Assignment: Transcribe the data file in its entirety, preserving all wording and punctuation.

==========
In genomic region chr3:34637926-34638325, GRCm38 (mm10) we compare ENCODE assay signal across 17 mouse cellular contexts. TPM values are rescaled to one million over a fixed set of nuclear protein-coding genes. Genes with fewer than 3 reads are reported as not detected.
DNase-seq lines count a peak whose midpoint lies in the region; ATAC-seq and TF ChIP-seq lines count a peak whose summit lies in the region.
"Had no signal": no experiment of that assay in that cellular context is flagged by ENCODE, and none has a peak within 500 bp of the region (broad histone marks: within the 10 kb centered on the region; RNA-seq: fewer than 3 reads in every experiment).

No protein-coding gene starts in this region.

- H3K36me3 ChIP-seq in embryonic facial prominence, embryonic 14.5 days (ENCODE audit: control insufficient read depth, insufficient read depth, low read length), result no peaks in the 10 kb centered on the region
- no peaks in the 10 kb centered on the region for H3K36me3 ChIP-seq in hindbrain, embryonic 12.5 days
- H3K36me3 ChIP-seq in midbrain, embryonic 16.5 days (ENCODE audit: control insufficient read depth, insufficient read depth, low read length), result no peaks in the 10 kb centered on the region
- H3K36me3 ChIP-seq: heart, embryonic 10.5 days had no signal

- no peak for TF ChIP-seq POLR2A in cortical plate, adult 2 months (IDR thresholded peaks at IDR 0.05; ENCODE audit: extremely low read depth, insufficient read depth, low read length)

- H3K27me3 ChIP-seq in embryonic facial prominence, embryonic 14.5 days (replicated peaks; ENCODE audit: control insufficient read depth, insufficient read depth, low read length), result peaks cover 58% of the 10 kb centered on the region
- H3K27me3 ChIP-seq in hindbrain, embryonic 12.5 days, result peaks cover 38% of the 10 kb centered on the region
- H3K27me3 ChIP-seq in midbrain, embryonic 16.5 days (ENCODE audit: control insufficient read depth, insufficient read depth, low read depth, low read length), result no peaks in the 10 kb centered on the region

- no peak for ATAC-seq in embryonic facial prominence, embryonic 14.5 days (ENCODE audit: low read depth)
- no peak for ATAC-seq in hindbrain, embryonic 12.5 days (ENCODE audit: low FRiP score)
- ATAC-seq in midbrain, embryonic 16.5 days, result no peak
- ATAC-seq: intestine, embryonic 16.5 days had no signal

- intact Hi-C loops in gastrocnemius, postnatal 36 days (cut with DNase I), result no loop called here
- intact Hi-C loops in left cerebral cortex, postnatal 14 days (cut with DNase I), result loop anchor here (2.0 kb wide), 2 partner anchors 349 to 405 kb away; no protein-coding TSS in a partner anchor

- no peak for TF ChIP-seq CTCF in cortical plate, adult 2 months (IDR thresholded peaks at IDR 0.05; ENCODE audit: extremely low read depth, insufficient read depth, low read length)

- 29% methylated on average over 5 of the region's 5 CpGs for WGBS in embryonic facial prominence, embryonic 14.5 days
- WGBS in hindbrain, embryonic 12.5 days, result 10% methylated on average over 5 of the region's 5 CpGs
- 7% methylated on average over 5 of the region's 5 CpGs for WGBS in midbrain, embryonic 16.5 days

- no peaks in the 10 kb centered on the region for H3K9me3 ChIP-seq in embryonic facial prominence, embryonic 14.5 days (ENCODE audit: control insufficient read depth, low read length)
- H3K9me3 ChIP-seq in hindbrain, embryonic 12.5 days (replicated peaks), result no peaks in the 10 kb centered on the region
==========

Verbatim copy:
In genomic region chr3:34637926-34638325, GRCm38 (mm10) we compare ENCODE assay signal across 17 mouse cellular contexts. TPM values are rescaled to one million over a fixed set of nuclear protein-coding genes. Genes with fewer than 3 reads are reported as not detected.
DNase-seq lines count a peak whose midpoint lies in the region; ATAC-seq and TF ChIP-seq lines count a peak whose summit lies in the region.
"Had no signal": no experiment of that assay in that cellular context is flagged by ENCODE, and none has a peak within 500 bp of the region (broad histone marks: within the 10 kb centered on the region; RNA-seq: fewer than 3 reads in every experiment).

No protein-coding gene starts in this region.

- H3K36me3 ChIP-seq in embryonic facial prominence, embryonic 14.5 days (ENCODE audit: control insufficient read depth, insufficient read depth, low read length), result no peaks in the 10 kb centered on the region
- no peaks in the 10 kb centered on the region for H3K36me3 ChIP-seq in hindbrain, embryonic 12.5 days
- H3K36me3 ChIP-seq in midbrain, embryonic 16.5 days (ENCODE audit: control insufficient read depth, insufficient read depth, low read length), result no peaks in the 10 kb centered on the region
- H3K36me3 ChIP-seq: heart, embryonic 10.5 days had no signal

- no peak for TF ChIP-seq POLR2A in cortical plate, adult 2 months (IDR thresholded peaks at IDR 0.05; ENCODE audit: extremely low read depth, insufficient read depth, low read length)

- H3K27me3 ChIP-seq in embryonic facial prominence, embryonic 14.5 days (replicated peaks; ENCODE audit: control insufficient read depth, insufficient read depth, low read length), result peaks cover 58% of the 10 kb centered on the region
- H3K27me3 ChIP-seq in hindbrain, embryonic 12.5 days, result peaks cover 38% of the 10 kb centered on the region
- H3K27me3 ChIP-seq in midbrain, embryonic 16.5 days (ENCODE audit: control insufficient read depth, insufficient read depth, low read depth, low read length), result no peaks in the 10 kb centered on the region

- no peak for ATAC-seq in embryonic facial prominence, embryonic 14.5 days (ENCODE audit: low read depth)
- no peak for ATAC-seq in hindbrain, embryonic 12.5 days (ENCODE audit: low FRiP score)
- ATAC-seq in midbrain, embryonic 16.5 days, result no peak
- ATAC-seq: intestine, embryonic 16.5 days had no signal

- intact Hi-C loops in gastrocnemius, postnatal 36 days (cut with DNase I), result no loop called here
- intact Hi-C loops in left cerebral cortex, postnatal 14 days (cut with DNase I), result loop anchor here (2.0 kb wide), 2 partner anchors 349 to 405 kb away; no protein-coding TSS in a partner anchor

- no peak for TF ChIP-seq CTCF in cortical plate, adult 2 months (IDR thresholded peaks at IDR 0.05; ENCODE audit: extremely low read depth, insufficient read depth, low read length)

- 29% methylated on average over 5 of the region's 5 CpGs for WGBS in embryonic facial prominence, embryonic 14.5 days
- WGBS in hindbrain, embryonic 12.5 days, result 10% methylated on average over 5 of the region's 5 CpGs
- 7% methylated on average over 5 of the region's 5 CpGs for WGBS in midbrain, embryonic 16.5 days

- no peaks in the 10 kb centered on the region for H3K9me3 ChIP-seq in embryonic facial prominence, embryonic 14.5 days (ENCODE audit: control insufficient read depth, low read length)
- H3K9me3 ChIP-seq in hindbrain, embryonic 12.5 days (replicated peaks), result no peaks in the 10 kb centered on the region